Today, Nikon unveiled an all-new full-frame DSLR with strong retro-styling and highly mechanical interface. The Nikon Df – short for Digital Fusion – is truly a blend of modern technology and classic ergonomics. While the Df is new the smallest DSLR in the Nikon lineup, it is an extremely capable professional camera which offers the same sensor as the enormous and class-leading Nikon D4 reviewed here.
With its proven 16 megapixels CMOS sensor, capable of an unmatched ISO range from 50 to 204,800, the Df is certain to deliver stunning images in an unusually-compact body. Its powerful EXPEED 3 processor lets it shoot continuous at up to 5.5 FPS with continuous autofocus from its 39-point Phase-Detect AF system.
The Df also offers unprecedented support for legacy lenses dating from the 1950s. Nearly any Nikon F-mount lens ever made, even those predating electronic-coupling – called pre-Ai lenses – can be used on this DSLR. This camera also offers a standard hot-shoe, PC sync-connector and mechanical wired shutter-release.
Ergonomics of the Df are a mix of old and new. There are mechanical dials for ISO, EC and full-stop Shutter-Speeds, plus dual control-dials and a sparse mode-dial. Each dial, expect for the mode-dial, is independently lockable. Parameters other than shutter-speed are marked in 1/3 steps. To select intermediate shutter-speeds, the rear control-dial must be used. In a departure from recent Nikon designs, the Df requires two hands to operate, making it less practical with zoom lenses as one would constantly switch between the zoom-ring and ISO or EC dials.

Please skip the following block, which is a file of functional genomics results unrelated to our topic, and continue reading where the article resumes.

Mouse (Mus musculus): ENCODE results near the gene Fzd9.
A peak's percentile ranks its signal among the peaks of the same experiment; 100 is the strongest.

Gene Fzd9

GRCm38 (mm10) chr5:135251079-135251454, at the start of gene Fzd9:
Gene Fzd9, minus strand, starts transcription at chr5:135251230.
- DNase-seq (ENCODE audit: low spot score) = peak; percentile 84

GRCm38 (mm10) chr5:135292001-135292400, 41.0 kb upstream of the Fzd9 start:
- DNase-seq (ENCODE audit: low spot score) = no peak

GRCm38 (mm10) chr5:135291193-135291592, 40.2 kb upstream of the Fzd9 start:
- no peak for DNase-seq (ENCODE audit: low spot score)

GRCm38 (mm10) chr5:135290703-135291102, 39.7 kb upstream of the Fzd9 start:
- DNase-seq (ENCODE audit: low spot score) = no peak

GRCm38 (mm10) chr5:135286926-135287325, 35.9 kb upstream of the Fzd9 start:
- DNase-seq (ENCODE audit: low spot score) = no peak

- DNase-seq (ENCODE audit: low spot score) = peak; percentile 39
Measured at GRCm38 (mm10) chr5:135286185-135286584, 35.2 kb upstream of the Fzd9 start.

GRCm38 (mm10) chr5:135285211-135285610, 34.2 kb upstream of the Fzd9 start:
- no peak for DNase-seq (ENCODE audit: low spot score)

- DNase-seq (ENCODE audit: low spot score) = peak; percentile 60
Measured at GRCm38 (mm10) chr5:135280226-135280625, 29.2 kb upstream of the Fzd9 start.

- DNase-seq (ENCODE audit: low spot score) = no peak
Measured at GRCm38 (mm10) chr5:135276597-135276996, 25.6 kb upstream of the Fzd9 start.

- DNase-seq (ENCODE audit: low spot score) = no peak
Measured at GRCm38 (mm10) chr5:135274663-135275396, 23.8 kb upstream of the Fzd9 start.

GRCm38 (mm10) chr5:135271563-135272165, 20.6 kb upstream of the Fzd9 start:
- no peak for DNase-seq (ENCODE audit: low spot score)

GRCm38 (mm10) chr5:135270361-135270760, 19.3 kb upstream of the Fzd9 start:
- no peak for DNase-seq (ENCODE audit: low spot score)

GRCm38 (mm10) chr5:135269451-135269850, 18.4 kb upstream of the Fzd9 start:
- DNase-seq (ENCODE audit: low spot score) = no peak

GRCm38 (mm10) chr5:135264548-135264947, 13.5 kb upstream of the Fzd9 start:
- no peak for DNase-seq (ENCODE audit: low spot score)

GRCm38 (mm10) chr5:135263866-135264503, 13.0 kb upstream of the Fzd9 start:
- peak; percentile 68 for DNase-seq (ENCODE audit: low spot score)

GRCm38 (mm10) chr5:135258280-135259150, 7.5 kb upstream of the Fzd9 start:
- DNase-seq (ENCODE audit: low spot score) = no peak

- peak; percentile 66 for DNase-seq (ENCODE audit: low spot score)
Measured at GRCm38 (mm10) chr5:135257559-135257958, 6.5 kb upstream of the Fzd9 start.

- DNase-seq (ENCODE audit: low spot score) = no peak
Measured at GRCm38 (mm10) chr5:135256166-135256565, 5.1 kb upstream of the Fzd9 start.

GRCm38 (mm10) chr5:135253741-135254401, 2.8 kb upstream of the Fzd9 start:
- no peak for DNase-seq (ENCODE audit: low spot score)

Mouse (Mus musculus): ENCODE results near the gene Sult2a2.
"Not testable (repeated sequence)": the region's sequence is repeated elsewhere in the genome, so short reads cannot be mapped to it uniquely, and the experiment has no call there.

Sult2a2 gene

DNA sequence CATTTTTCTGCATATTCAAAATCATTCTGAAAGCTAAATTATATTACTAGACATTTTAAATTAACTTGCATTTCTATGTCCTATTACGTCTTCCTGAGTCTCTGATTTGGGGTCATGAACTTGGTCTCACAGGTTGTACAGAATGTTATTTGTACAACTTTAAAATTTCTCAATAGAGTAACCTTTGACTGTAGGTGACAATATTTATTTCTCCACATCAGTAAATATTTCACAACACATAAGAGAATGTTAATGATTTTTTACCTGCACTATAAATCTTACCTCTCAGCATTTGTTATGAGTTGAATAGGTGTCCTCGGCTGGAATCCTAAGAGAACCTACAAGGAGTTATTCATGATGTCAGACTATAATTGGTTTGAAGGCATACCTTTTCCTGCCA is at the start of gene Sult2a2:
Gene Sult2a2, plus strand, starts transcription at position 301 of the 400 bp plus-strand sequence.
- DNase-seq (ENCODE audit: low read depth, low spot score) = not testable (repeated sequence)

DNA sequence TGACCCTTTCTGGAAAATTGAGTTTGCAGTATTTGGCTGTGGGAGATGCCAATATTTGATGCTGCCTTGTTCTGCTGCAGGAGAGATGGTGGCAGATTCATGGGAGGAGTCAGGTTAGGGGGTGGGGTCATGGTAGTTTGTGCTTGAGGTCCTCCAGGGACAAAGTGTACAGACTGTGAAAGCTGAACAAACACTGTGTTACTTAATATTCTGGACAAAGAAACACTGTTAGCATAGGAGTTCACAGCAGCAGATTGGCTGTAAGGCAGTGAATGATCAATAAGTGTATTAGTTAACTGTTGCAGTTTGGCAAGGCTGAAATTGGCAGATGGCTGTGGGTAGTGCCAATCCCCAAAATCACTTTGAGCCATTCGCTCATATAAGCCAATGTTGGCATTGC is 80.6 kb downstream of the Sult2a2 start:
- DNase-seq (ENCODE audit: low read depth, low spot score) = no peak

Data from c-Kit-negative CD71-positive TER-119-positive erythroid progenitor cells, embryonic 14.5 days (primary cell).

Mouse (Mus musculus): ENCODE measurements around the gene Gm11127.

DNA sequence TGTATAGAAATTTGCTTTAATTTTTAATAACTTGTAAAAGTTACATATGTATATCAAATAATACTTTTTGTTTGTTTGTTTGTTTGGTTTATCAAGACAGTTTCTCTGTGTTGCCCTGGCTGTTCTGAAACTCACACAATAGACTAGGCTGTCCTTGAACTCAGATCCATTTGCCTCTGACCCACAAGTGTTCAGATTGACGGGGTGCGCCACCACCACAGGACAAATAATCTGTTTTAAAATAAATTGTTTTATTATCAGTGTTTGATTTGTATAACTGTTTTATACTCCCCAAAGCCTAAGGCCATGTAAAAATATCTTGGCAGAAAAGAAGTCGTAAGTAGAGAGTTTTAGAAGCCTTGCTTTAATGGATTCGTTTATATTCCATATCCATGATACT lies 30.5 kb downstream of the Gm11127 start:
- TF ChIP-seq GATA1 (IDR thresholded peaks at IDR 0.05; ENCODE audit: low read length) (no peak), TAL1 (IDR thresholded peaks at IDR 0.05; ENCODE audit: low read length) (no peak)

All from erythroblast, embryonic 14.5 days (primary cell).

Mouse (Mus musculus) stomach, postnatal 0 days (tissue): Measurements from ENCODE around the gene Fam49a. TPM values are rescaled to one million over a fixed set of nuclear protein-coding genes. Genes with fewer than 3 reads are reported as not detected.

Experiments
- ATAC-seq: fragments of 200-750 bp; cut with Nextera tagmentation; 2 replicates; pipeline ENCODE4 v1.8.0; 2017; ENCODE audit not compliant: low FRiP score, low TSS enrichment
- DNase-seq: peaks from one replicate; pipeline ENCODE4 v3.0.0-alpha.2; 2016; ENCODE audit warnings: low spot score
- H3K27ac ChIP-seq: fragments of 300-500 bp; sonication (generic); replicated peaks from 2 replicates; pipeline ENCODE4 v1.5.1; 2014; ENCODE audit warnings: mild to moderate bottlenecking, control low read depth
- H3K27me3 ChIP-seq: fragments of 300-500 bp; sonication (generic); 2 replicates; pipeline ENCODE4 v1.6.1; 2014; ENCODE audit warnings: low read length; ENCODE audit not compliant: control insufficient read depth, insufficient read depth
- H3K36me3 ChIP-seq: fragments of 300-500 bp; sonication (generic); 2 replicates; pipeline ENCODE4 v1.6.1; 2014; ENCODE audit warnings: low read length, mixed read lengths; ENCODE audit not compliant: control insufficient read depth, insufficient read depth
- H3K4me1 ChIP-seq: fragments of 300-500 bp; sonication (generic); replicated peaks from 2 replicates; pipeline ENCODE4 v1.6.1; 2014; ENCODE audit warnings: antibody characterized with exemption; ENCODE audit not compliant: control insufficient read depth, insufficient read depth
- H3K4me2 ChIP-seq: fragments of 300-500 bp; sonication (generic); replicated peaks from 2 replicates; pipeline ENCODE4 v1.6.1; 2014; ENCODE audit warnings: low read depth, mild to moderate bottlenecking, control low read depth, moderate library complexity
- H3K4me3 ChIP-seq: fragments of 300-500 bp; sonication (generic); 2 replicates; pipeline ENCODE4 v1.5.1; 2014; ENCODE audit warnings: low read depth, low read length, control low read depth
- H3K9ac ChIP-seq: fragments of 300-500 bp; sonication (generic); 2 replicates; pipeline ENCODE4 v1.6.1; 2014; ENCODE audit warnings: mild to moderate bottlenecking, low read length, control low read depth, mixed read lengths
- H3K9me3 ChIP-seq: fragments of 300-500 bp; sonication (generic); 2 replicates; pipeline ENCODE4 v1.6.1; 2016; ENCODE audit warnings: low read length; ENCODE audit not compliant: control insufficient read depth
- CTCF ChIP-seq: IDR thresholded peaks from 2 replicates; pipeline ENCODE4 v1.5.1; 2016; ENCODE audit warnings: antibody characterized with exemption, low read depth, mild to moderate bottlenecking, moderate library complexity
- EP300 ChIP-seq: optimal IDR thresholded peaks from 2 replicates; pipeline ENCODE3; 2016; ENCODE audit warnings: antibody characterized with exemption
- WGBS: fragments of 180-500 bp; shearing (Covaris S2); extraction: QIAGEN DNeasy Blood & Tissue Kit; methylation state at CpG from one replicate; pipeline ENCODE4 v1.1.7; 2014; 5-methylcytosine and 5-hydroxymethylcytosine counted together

A small hang-grip provides the Df with a shallow profile compared to modern DSLRs. Markings on each dial make the state of the Df recognizable even when the camera is off. A small monochrome LCD shots basic exposure parameters, including aperture, plus shots remaining and battery-life. Speaking of which, the Nikon Df manages an incredible 1400 shots-per-charge while having a small battery.
The back of the Df is decidedly modern. It offers an extra-large pentaprism viewfinder with 0.7X maginification and 100% coverage. Just below is a large 3.2″ LCD with 920K pixels and a wide viewing angle. The LCD offers Nikon’s Live-View. Unlike most current DSLRs, the Nikon Df cannot record video despite having Live-View which is basically an unrecorded video-feed.
The Nikon Df is scheduled to ship this month for a suggested retain price of $2999 USD or $3099 CDN with a special edition of the Nikkor 50mm F/1.8G matching the Df which will also be available separately for $299 USD or CDN. Amazon, Best Buy, Adorama and B&H Photo are all already accepting pre-orders.